Have you ever watched a stock rise and just wished it would pull back? Then, it did and you didn't buy because you were nervous about the price dropping? Don't make that mistake here with one the best performers over the past few years: Apple (NASDAQ:AAPL). Despite a drop in price, Apple is stronger than ever.
Here's the current chart
What happened? After hitting $700/share, Apple started declining, and this accelerated with their earnings report on October 25, 2012. There were concerns about gross margins, as well as sales momentum in both the iPhone and the iPad and perhaps a lack of innovation moving forward. Can we account for these uncertainties before investing?
Analysts are predicting gross margins to decline with the introduction of the iPad Mini. Since the Mini is less expensive, there just isn't as much profit to be had compared to the premium iPad . While GMs are important, keep in mind what is happening here: the iPad Mini is designed to appeal to more bargain oriented customers, ones that are currently interested in cheaper rival Android tablets. Increased sales to these consumers who might not buy an expensive Apple product could potentially make up for a small margin compression. Additionally, their purchase of a Mini gets these new customers involved in the whole Apple ecosphere of iTunes and related content and products. Many of these customers are younger, so getting them addicted to Apple now could have a big pay off down the road.
Another concern is that with Steve Jobs passing, there will be a lack of new products that could really drive new sales. However, let's not forget the Apple TV. Shortly before his death, Jobs claimed he had finally figured out TV after many years of trying. Although this hasn't materialized, this could be a big driver of growth going forward as people still watch plenty of television and this is another great way to draw customers into the integrated world of Apple products.
And Apple's current product line isn't chopped liver. Take a look at the Macintosh. It continues to inch into a Windows dominated market, gaining about 3/4 of 1% share over the last year to stand at 7.16% of the PC market and continuing a trend for the last 5 years (compare 2012 4th quarter to 2011 4th quarter). Macs are generally very profitable products. As for the iPad and iPhone, Netmarketshare.com shows a 5% increase in share for iOS systems form last year(compare 2012 4th quarter to 2011 4th quarter). As you can see, Apple products are still gaining traction and are generally recognized as products to beat.
Let's say though that Apple is not growing as fast as it was. That would mean you'd need a discount on AAPL shares to be safe, right? It's currently trading at 11.5 times earnings, which, while not expensive as say Home Depot (NYSE:HD) at 21X earnings or Wal-Mart (NYSE:WMT) at 14X earnings is still not as discounted as some other great companies like say Caterpillar (NYSE:CAT) or Chase (NYSE:JPM) at 8X earnings. But there's a caveat here with Apple and that's cash. Apple has about $128 per share of cash on their books and essentially no debt! Take that cash out and Apple is less than 9X earnings, and with a less cyclically risky business than Chase or Caterpillar. Amazingly for such a fast growing company, Apple is actually cheap.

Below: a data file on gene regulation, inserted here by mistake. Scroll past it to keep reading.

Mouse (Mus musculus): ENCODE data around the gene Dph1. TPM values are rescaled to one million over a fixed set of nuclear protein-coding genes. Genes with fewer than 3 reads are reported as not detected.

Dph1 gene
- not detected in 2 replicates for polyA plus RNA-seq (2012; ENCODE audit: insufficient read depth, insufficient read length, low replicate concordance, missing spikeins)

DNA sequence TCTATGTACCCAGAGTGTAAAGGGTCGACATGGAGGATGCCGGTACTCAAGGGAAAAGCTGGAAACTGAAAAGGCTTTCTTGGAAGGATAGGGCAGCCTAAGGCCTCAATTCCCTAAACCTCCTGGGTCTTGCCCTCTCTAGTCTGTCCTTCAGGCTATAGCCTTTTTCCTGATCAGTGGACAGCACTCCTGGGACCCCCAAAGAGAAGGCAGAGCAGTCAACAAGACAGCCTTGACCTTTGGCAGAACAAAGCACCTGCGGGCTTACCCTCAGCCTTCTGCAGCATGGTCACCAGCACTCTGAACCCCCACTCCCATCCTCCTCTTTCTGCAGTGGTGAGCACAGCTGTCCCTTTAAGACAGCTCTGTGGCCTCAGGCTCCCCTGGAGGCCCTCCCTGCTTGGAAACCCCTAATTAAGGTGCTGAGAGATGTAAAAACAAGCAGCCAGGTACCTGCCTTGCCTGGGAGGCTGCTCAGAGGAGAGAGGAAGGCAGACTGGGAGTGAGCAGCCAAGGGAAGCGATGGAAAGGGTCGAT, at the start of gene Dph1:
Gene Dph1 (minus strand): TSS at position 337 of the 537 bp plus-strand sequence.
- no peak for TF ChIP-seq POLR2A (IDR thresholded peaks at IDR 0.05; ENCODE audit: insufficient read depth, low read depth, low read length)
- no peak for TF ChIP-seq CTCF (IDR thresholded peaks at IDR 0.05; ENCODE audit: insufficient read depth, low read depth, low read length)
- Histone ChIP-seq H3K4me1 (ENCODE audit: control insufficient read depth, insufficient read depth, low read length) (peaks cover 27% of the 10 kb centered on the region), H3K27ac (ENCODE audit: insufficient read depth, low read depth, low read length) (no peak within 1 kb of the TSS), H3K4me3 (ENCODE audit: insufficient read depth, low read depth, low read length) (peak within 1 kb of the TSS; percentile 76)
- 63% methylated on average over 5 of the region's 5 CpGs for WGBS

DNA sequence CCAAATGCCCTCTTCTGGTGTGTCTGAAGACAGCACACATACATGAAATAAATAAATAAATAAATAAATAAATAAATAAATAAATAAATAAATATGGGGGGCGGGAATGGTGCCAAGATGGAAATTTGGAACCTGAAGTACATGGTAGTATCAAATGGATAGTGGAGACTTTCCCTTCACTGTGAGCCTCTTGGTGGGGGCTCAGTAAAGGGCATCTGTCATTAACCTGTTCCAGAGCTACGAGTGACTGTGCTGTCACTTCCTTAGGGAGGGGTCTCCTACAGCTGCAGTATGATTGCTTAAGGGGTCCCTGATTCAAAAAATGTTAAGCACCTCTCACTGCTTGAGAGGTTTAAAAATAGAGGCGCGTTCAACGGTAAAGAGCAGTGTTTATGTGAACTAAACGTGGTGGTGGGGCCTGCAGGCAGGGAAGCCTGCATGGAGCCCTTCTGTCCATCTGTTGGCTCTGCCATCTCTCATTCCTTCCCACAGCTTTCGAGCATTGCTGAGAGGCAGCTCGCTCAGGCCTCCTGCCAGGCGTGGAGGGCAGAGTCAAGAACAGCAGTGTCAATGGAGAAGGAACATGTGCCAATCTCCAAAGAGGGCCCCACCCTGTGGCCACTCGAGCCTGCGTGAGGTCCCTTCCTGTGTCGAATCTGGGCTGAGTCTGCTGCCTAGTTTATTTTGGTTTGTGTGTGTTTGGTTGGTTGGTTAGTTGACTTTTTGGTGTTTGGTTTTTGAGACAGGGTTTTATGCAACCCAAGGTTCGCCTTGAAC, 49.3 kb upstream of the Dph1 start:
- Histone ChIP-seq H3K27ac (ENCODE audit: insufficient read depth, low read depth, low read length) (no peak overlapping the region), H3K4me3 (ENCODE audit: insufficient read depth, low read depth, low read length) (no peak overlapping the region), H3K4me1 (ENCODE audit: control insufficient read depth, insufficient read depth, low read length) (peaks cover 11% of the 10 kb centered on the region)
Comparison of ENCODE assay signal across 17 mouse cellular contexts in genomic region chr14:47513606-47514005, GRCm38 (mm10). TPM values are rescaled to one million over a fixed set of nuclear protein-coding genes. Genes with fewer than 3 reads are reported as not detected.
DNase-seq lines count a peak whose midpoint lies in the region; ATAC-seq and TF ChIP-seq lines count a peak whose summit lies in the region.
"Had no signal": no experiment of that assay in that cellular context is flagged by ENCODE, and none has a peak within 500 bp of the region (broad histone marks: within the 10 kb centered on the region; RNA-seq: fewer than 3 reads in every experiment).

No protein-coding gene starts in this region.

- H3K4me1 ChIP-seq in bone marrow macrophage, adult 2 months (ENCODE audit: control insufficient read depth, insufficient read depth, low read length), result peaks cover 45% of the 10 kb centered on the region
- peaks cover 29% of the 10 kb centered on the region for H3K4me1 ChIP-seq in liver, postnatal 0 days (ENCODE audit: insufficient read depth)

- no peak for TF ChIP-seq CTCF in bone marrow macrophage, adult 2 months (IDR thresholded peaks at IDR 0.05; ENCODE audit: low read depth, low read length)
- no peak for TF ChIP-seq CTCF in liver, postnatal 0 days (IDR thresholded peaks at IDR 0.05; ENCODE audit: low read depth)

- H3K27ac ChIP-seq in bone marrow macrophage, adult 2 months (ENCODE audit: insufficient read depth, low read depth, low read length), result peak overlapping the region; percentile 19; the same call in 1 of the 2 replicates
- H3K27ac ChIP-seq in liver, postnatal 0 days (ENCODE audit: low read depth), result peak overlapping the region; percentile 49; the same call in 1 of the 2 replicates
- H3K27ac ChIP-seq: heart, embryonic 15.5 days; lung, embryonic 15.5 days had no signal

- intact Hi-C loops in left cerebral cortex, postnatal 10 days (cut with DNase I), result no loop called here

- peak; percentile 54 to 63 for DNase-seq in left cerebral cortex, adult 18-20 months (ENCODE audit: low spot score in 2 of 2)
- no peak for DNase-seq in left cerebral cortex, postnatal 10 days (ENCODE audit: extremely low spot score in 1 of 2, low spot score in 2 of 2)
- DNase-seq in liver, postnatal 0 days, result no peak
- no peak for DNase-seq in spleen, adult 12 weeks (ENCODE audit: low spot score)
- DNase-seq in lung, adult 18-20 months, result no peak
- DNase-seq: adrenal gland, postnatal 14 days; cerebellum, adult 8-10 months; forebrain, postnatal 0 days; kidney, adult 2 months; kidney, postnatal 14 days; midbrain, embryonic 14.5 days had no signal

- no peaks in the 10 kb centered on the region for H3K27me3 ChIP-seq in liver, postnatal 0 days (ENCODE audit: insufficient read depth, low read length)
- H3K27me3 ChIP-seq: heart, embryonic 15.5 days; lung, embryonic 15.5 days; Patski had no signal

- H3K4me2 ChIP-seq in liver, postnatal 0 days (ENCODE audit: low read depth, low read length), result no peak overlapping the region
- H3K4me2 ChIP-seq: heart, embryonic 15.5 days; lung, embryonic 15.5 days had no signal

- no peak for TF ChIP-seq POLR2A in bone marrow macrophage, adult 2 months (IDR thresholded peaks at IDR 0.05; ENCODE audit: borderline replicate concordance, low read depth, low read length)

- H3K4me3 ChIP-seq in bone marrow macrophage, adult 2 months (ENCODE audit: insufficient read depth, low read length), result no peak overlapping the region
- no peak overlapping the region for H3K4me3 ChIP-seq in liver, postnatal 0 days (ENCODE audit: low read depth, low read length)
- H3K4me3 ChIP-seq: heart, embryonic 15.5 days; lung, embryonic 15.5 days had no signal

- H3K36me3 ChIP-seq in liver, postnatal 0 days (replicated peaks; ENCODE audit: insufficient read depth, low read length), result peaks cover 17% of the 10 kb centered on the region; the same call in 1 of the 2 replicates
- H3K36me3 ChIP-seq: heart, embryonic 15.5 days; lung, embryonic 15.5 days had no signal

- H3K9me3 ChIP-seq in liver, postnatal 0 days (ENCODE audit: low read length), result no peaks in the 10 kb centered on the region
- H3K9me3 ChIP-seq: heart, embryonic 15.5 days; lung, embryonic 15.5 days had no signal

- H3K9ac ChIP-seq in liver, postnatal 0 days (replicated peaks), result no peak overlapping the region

I want to talk about one other intangible factor before looking at some analyst and technical info and that is strength of brand. Warren Buffett is a big believer in the power and recognition of a company's brand driving future earnings. It is one of the reasons he is so fond of Coca Cola (NYSE:KO). Apple has built a tremendous brand known throughout the world over the last decade, a brand synonymous with quality, service and innovation. Customers often come across as groupies, waiting for weeks to be the first to get new products. While it is hard to place a value on this factor, nevertheless, it should be considered.
Analysts are taking note of Apple's pull back. For instance, Jeffries just reiterated a $900 price target and addressed some of the Gross Margin questions. A recent note from the always respected Standard And Poor's just upgraded Apple to Strong Buy
S&P UPGRADES OPINION ON SHARES OF APPLE (AAPL 537 *****) TO STRONG BUY FROM BUY:
AAPL has fallen 23% from an all-time high hit September 21, and we now believe it is a compelling value, especially as the holiday shopping season is about to begin.
We think AAPL will benefit from a number of recent product refreshes, including its key iPhone and iPad offerings. We also think the new iPad Mini will contribute to share gains. We acknowledge some slip-ups and management changes of late, but see the fundamental story as intact. We also believe AAPL could decide to allocate additional capital to dividends and buybacks. Our 12-month target price is $700./S. Kessler
Finally, in the technical analysis world, I saw an interesting graph from Credit Suisse (NYSE:CS). It showed Apple troughs around 10X forward earnings estimates. That would be around $500. CS has a price target of $750 for Apple.
Also, for those of you familiar with the Relative Strength Index indicator, the RSI dropped to 24 on Nov 15. Under 30 is considered oversold, so 24 is well into the oversold range. I used that opportunity to buy Apple stock and write this article.
Don't let the pullback fool you; Apple is stronger than ever with massive amounts of cash, a worldwide brand of quality, no debt, and an exciting lineup of new and established products. It is even armed with a dividend now. This is a great chance to buy into one of the best consumer products and electronics companies in the world.
Disclosure: I am long AAPL. I wrote this article myself, and it expresses my own opinions. I am not receiving compensation for it (other than from Seeking Alpha). I have no business relationship with any company whose stock is mentioned in this article.
Additional disclosure: Initiated position in Apple on November 15th